Bob is a guy that nobody notices or thinks much about, until their office is too hot. Or too cold. Or there is air blowing down directly on their head. And most people that live or work in the building with Bob don’t understand what Bob does.
Bob likes HVAC Larry, and Refrigerant Tech Rodrigo, and he can stomach BAS Billy and even Manufacturer’s Rep Reggie, on occasion. Even though it seems that the parts he needs for the boiler his building just bought are no longer being supported.
But he definitely does not like young energy engineer Eddie McSavetheworld.
The problem is that Bob’s core job description runs counter to the goals of energy efficiency. His job is to receive as few complaints as possible. And the best way to do that is to run everything, all the time, in “hand,” at full capacity. Full sails, all day, every day, day and night, including holidays and weekends.
The truth is that Bob wants his building to be energy efficient. But his directives push him the other way. And there are other barriers too. Lack of attention, lack of support, lack of training, and lack of incentive all conspire against Bob’s transformation to the new Boiler Bob, Version 2.0.
Four Steps to Upgrading Boiler Bob
So how do we get Bob on board with energy efficiency? There are four key ingredients to a successful Boiler Bob upgrade:
1. Attention. Understanding Bob’s world, and gaining his confidence is the first step. It involves listening; most facility guys are reluctant to speak at first. They think you are there to show them what they’ve been doing wrong, or to tell them how to do their job. The fact is, if you can win their confidence, and listen, a brief often icy “breaking in” period becomes an avalanche of information.
Most people have not listened to Bob before. But providing some attention to his world gives him a chance to voice everything he’s been storing up. And he usually knows many of the opportunities to save energy – he’s just never had an audience that was ready to listen and act on them before.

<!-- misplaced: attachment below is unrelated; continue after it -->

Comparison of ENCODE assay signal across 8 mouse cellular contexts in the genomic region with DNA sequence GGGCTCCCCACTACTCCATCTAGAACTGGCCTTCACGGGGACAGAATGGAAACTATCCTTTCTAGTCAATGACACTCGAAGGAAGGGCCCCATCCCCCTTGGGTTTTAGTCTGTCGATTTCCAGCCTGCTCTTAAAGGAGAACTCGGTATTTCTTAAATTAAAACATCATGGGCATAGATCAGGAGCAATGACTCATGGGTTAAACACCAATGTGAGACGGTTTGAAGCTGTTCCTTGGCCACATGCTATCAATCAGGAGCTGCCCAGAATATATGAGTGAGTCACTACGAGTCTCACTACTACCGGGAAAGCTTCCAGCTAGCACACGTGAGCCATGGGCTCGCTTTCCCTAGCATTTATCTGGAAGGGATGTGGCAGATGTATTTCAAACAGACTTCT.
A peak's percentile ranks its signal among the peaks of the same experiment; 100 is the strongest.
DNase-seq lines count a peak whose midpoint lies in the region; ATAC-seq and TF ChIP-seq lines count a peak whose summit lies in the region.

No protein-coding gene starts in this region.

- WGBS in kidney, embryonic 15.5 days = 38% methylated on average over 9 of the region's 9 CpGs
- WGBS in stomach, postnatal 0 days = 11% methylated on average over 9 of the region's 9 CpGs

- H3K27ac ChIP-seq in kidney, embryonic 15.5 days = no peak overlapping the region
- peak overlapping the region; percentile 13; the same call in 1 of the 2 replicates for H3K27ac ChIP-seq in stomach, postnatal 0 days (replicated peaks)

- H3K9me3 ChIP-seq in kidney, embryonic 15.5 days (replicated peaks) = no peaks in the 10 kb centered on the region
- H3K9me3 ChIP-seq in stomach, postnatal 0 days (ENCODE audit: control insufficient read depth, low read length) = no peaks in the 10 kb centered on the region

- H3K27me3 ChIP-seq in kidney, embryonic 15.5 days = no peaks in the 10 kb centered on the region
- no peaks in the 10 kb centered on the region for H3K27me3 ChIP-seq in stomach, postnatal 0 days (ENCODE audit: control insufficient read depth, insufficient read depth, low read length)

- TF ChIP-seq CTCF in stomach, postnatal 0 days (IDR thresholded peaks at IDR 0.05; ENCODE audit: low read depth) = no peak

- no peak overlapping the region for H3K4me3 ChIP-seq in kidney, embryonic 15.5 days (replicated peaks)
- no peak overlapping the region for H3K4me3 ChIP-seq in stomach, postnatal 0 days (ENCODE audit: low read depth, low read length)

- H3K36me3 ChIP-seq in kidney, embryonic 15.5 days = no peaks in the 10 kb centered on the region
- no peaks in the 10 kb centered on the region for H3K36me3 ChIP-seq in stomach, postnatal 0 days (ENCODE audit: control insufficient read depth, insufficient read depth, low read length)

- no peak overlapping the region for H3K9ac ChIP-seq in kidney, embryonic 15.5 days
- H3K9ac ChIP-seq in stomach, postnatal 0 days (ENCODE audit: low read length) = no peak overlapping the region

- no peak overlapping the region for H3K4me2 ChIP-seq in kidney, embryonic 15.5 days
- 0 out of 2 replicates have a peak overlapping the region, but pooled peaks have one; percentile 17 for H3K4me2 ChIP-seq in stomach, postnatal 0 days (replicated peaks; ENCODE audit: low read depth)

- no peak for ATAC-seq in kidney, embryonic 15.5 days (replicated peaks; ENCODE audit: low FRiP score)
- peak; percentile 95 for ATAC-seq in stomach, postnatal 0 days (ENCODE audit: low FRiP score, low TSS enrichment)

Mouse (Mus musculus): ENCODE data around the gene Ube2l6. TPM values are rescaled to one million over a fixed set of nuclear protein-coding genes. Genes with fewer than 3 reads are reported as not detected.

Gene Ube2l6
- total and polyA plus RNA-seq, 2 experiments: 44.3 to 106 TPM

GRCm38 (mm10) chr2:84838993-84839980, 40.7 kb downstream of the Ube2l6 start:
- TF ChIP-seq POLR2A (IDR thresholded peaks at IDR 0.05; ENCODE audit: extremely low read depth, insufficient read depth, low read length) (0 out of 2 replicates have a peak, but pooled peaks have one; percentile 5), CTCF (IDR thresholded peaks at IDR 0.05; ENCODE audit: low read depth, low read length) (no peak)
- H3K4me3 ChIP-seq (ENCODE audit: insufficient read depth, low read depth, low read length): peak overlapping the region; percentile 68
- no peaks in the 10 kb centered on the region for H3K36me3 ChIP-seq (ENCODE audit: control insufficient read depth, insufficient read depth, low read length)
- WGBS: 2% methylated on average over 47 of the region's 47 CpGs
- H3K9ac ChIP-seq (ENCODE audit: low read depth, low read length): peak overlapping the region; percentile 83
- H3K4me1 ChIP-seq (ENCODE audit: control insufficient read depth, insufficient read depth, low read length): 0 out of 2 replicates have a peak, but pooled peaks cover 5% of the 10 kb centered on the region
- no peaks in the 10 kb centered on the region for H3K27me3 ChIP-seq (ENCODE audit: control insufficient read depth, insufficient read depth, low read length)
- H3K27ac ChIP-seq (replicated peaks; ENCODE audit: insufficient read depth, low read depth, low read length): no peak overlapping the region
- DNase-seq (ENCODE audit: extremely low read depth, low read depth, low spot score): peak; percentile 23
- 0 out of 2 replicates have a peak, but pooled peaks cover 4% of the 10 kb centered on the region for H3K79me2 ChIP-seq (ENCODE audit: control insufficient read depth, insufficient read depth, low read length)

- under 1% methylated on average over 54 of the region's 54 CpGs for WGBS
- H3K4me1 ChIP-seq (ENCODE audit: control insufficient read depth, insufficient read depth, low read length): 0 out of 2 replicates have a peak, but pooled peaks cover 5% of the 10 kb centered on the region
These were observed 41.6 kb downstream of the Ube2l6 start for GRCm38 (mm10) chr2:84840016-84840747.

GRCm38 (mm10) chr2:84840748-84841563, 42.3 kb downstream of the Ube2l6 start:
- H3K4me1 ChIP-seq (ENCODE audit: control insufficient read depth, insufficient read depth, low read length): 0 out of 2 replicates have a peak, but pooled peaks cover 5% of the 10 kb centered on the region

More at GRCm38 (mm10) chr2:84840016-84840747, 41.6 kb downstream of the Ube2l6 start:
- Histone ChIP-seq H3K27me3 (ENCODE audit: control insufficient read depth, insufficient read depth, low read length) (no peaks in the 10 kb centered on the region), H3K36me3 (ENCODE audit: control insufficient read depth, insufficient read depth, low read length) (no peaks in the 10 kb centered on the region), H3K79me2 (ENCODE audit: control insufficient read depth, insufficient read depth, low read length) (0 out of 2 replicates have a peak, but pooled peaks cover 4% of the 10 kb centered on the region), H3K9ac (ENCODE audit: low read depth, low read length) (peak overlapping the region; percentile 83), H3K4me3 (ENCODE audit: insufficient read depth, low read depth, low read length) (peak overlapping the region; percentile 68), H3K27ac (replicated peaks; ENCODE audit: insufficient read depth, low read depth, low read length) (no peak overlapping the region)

2. Support. The problem with most energy efficiency projects is that Bob is left with new controls, new systems, and new strategies, but when something goes wrong, no one is there to help him figure out why. So his response, and rightfully so, is to override whatever is causing the problem.
Developing a support network for Bob is critical. This involves putting together a management structure that gives him clear direction as to what to act on, what to try first, and then where to turn to when what he tries doesn’t work. How does he document the problem, and who does he report this to? Does he need access to a third-party to help with specific issues? Does he need other tools such as a fault detection and diagnostics system, or an updated Systems or Operator’s Manual?
3. Training. Training of the facility staff and building operators may be one of the most important factors determining the operational performance and persistence of energy savings. Without proper understanding of new systems, the skills to operate the systems properly, and a plan regarding how to resolve or report issues, it will be impossible for a building to operate efficiently and optimally over time.
Bob should be involved with any commissioning and/or recommissioning efforts. From planning through implementation. This will provide critical on-the-job training and familiarity with his new systems, controls, and management structure.
4. Incentive. Relying on Bob’s inner need to do good might be enough to get him to change the way he thinks about his building and its operation. But then again, there’s nothing like cold, hard cash to change someone’s thinking! Or a cruise, an espresso machine, a riding lawn mower. Incentives based on specific performance goals can work wonders – we’ve seen this work first hand. Real incentives can provide the necessary motivation for Bob and his team to upgrade to new-age thinking, and feel recognized and appreciated for their efforts.
There is no greater energy conservation measure that can be performed in a building, and no greater impediment to a successful energy efficiency project, than Boiler Bob and his team. They represent the keys to any successful project. And have the power to crush energy savings with a single setpoint. Applying these key ingredients can transform even the most curmudgeonly Bob into a finely-tuned instrument of energy efficiency!
The Investor Confidence Project and the Project Development Specification describe specifically how to address the facility staff and building operators, and how their role is defined in the development of an energy efficiency project. From commissioning (operational performance verification) to operations, maintenance and monitoring, and what the management structure, training, and resources need to include.
To find out more, visit our website, or feel free to reach out to us directly (Matt Golden at firstname.lastname@example.org or Tracy Phillips at email@example.com)